Teradata Table Types
Teradata supports the following types of tables to hold temporary data.
||ANSI-compliant support for temporal tables. Using temporal tables, Teradata Database can process statements and queries that include time-based reasoning.
Temporal tables record both system time (the time when the information was recorded in the database) and valid time (when the information is in effect or correct in a real-world application).
||A derived table is a type of temporary table obtained from one or more other tables as the result of a SubQuery.
It is specified in an SQL SELECT statement.
It avoids the need to use the CREATE and DROP TABLE statements for storing retrieved information.
It is useful when we are more sophisticated and complex query codes.
||Error logging tables store the information about errors on an associated permanent table.
And it also stores Log information about insert and updates errors.
||Global temporary tables are private to the session.
It is dropped automatically at the end of a session.
It has a persistent table definition stored in the Data Dictionary. The saved description may be shared by multiple users and sessions, with each session getting its instance of the table.
||Global Temporary Trace
||Global temporary trace tables are store trace output for the length of the session.
It has a persistent table definition stored in the Data Dictionary.
It is useful for debugging SQL stored procedures (via a call to an external stored procedure written to the trace output) and external routines (UDFs, UDMs, and external stored procedures).
||NoPI tables are permanent tables that do not have primary indexes defined on them.
They provide a performance advantage when used as staging tables to load data from FastLoad or TPump Array INSERT.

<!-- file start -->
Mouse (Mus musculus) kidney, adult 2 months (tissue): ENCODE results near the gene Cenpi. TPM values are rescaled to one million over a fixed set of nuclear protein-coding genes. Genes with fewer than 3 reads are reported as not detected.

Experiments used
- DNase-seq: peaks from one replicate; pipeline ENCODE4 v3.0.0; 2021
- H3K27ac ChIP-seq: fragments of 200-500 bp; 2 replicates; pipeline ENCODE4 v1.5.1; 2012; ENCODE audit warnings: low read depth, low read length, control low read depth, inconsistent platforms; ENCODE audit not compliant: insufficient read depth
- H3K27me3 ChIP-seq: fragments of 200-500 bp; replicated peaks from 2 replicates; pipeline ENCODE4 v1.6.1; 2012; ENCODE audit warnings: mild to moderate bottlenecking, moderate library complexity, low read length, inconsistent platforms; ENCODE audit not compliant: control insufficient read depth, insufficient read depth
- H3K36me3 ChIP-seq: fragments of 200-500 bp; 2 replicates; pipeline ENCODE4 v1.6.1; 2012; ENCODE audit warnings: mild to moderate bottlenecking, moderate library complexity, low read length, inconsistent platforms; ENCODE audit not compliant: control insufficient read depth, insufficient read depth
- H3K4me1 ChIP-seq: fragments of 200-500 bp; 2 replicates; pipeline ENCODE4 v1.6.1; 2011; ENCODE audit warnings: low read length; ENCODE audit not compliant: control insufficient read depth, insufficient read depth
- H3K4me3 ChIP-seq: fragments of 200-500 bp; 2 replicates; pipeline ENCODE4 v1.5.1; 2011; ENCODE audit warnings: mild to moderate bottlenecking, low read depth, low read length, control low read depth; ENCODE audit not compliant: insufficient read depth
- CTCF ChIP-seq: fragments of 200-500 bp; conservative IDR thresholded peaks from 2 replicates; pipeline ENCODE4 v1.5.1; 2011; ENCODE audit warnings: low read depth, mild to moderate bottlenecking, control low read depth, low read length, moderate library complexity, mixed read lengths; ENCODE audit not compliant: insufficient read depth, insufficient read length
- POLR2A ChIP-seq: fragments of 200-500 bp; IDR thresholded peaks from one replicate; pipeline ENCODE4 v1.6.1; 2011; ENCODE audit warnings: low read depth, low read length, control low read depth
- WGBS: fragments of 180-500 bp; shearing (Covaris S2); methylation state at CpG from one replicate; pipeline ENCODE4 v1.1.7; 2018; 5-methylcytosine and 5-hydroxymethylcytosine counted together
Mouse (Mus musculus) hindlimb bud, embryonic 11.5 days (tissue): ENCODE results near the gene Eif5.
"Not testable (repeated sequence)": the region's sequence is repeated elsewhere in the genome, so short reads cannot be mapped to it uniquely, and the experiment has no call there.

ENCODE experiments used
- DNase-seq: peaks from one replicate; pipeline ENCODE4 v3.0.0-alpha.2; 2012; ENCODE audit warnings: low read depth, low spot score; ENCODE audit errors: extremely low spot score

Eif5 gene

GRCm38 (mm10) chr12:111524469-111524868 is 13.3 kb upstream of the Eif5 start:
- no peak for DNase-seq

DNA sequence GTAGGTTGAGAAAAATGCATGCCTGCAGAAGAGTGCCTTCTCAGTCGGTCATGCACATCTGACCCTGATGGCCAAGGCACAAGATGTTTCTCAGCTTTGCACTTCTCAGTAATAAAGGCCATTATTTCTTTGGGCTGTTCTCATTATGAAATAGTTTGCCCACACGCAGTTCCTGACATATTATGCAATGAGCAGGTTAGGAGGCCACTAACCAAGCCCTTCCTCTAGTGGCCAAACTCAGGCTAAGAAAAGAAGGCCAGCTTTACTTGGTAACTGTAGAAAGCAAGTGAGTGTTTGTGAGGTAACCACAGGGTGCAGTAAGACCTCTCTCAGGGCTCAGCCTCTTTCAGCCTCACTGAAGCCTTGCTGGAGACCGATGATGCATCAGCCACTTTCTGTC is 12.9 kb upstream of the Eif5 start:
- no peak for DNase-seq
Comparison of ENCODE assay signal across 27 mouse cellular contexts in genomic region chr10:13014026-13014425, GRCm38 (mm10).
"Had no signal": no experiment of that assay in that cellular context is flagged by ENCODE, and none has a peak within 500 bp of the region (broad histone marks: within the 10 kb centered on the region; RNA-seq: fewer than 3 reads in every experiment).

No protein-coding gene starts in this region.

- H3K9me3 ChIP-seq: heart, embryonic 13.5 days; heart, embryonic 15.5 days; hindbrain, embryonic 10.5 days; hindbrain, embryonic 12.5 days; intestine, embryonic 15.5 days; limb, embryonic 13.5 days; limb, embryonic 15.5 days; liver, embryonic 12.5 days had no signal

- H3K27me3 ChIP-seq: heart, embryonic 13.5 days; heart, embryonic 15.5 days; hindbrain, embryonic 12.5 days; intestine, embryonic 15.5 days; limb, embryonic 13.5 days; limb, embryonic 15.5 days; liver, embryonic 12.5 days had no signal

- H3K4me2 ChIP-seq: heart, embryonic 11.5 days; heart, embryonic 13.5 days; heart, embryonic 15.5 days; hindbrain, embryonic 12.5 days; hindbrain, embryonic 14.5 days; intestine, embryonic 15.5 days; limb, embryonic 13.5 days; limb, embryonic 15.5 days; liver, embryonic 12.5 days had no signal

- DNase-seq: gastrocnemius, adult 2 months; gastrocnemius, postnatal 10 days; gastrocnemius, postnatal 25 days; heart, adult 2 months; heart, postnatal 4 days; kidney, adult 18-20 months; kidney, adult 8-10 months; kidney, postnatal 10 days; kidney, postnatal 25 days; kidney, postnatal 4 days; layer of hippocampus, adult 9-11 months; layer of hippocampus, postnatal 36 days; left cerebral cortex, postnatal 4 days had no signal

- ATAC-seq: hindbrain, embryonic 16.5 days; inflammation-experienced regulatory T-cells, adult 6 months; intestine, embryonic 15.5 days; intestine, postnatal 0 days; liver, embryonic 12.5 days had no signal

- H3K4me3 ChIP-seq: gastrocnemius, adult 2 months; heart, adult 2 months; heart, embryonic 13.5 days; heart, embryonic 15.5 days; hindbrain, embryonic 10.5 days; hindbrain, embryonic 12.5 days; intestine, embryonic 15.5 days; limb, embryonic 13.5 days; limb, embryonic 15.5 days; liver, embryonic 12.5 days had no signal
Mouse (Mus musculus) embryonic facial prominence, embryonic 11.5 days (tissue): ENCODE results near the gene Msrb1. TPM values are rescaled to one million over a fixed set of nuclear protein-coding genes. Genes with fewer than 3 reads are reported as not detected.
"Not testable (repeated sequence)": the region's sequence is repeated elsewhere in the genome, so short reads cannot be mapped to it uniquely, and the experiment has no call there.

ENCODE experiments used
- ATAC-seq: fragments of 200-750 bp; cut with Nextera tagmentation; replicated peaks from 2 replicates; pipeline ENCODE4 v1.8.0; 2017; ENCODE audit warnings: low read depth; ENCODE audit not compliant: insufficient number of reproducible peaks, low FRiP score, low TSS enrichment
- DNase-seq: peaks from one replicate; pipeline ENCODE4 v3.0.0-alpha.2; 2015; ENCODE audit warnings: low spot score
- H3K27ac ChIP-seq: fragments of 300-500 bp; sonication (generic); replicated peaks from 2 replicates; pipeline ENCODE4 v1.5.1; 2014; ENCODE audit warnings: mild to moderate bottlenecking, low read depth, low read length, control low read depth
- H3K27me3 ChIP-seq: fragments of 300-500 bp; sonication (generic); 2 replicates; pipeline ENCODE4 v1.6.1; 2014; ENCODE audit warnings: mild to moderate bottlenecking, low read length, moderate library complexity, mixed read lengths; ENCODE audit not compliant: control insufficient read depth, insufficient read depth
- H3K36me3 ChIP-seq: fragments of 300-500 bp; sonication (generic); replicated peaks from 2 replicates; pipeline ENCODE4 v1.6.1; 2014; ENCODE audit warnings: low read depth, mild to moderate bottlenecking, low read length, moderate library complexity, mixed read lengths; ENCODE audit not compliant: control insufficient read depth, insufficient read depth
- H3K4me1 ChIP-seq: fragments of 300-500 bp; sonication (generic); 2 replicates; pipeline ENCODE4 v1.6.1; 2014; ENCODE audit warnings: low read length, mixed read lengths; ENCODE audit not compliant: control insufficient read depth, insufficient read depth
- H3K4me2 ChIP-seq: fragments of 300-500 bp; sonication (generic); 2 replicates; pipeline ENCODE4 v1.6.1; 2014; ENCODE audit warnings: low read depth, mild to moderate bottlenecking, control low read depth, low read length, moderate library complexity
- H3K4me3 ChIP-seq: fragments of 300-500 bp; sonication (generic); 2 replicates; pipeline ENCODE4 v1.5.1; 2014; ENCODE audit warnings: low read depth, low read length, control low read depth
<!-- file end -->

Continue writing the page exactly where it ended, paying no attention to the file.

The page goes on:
They can have secondary indexes defined on them to avoid full-table scans during row access.
||Permanent tables allow different sessions and users to share table content.
||Queue tables are permanent tables with a timestamp column. The timestamp indicates when each row was inserted into the table.
It is established first-in-first-out (FIFO) ordering of table contents, which is needed for customer applications requiring event processing.
||Volatile tables are used only when
Note: The definition of a volatile table can survive across a system restart if it is contained in a macro.
- One session needs the table.
- The creator needs to access the table.
- We want better performance than a global temporary table.
- We do not need the table definition after the session ends.
Derived tables are created, used, and dropped within a query. These are used to store intermediate results within a query.
Consider the following employee record in the form of two tables.
The following query creates a derived table EmpSal with records of employees with a salary higher than 80,000.
When the above query is executed, it returns the employee's records with a salary higher than or equal to 80,000.
Employee_Id First_Name NetPay
202003 Peter 83,000
202005 Robert 80,000
Volatile tables are created and dropped within a user session. Their definition is not stored in the data dictionary. They hold intermediate data of the query, which is frequently used.
In the following example, we create a VOLATILE table that name is dept_stat.
After executing the above code, it returns the min, avg, and max salary according to the departments in the output.
Dept_no avg_salary max_salary min_salary
1 186,000 80,000 36,000
2 157,000 83,000 74,000
Global Temporary Table
The definition of the Global Temporary table is stored in the data dictionary, and they can be used by many users and sessions. But the data loaded into a global temporary table is retained only during the session.
We can materialize up to 2000 global temporary tables per session.
Following is the syntax of the Global Temporary table.
Below query creates the Global Temporary table, such as:
When the above query is executed, it returns the following output.
A table has been created.